Today, mobility and consumption also define modern human digital and mobile behaviors albeit unfolding in an era of a much more rapid pace of one technological development rendering its predecessor obsolete. Unlike the relatively gradual demographic adoption of 20th century mechanical technologies like the automobile, 21st century digital technologies, most prominently the transition from web interface to mobile interface communication, are increasingly normalizing the adaptive user expectation of obsoleting less optimal or less optimizing technologies. Linket’s mobile technology responds to these adaptive behaviors and expectations by leapfrogging unnecessary, less optimal, or soon-to-be outmoded means of information, communication, or interaction exchanges. As a mobile domain platform, it cuts out the necessity to build and maintain a website or stay loyal to one app to provide services, and enables users, for example, gamers, to skip interacting through platforms like Twitch. It enables sellers and buyers to seamlessly connect to each other, and serves any participatory culture, such as fandom communities, that enable millions of young people to interact with performing artists directly. Essentially, Linket is to website and app based mobile technology what Henry Ford’s Model T is to the horse-drawn carriage: rather than making the horses faster, we replace them all together.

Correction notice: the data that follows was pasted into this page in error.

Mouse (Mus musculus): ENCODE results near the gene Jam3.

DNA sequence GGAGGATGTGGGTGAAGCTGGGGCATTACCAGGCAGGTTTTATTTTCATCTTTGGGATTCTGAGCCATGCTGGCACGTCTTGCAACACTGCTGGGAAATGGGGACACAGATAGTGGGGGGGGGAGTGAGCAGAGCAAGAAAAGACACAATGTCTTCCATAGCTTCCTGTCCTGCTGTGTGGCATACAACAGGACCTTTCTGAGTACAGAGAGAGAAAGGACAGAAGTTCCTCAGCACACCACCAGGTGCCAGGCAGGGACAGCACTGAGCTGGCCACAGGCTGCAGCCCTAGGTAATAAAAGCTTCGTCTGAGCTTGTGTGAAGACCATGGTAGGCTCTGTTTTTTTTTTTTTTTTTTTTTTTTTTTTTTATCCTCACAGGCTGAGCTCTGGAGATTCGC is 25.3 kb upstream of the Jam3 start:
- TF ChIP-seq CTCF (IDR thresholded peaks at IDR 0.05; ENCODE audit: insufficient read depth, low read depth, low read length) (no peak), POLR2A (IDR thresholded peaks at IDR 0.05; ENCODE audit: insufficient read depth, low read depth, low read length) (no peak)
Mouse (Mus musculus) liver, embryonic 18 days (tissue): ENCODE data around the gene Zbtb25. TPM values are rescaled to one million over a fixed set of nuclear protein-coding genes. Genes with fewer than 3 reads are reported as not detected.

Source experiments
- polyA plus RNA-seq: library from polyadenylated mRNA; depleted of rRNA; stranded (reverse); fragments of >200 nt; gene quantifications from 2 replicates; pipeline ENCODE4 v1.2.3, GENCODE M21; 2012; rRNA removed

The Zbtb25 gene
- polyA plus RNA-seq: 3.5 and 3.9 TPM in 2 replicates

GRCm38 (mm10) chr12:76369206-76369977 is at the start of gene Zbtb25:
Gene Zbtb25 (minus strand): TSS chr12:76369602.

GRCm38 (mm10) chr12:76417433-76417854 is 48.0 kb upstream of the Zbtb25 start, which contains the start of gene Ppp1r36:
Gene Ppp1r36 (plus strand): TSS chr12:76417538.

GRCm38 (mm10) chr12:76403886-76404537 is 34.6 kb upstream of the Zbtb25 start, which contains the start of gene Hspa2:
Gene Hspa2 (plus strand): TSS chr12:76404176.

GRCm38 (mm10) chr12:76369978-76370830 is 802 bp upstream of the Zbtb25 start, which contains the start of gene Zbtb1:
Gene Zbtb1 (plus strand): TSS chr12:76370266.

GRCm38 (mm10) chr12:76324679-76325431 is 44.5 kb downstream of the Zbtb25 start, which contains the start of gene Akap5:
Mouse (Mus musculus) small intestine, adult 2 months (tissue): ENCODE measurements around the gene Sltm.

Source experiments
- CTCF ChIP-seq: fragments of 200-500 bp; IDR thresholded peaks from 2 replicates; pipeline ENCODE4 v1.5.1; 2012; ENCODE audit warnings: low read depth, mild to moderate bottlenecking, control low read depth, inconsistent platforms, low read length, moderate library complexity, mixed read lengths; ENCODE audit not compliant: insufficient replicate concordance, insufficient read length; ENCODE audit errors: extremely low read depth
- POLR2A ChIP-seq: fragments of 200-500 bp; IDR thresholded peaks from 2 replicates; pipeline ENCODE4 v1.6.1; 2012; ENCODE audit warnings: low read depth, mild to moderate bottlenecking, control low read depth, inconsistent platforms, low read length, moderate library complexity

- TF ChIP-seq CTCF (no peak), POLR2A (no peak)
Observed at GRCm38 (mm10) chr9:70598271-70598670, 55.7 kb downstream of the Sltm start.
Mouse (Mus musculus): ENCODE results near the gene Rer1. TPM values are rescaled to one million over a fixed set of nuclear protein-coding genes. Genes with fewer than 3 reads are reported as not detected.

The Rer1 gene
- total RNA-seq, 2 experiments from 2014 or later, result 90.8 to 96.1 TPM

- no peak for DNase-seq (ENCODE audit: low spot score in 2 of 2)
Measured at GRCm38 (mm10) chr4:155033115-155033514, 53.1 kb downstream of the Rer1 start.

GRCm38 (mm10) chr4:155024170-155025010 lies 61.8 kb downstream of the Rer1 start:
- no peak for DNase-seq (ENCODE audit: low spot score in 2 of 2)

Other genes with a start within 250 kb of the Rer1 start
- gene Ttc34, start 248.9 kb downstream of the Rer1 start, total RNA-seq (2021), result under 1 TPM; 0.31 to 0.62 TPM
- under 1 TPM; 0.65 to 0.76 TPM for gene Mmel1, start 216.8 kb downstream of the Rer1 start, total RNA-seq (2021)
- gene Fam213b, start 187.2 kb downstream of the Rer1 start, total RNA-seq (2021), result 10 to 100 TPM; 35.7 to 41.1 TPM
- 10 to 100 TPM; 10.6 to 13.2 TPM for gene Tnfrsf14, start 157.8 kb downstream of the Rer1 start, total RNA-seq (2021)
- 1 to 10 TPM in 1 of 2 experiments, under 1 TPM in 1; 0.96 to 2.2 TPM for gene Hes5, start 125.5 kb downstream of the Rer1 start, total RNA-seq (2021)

Global technological disruptions and leapfrogging practices are already transforming entire economies and industries, yielding to increasingly informal or “gig” economies. For instance, China has more or less leapfrogged credit card technology and went straight into scanning QR codes for purchases with their mobile phones (Lee 2018). African cities like Nairobi have also leapfrogged telephone landlines and have embraced mobile technology; there, the “gig economy” is the actual economy (Adegoke 2018). And although many gig workers lack employment security and longevity, simply owning a mobile phone enables users everywhere to join the freelance labor pools of the world. Mobiles phones in the developing world have essentially become tools to potentially elevate entire populations out of poverty and exclusion from traditional labor markets. In addition, Alec Ross (2016) points out that high end or high investment jobs like doctors will likely be fragmented into discrete skill sets, such as interpreting x-rays or assembling data profiles, that can be outsourced to less educated or part time workers. Linket allows mobile users to create business domains to participate and compete in gig economies easily and efficiently.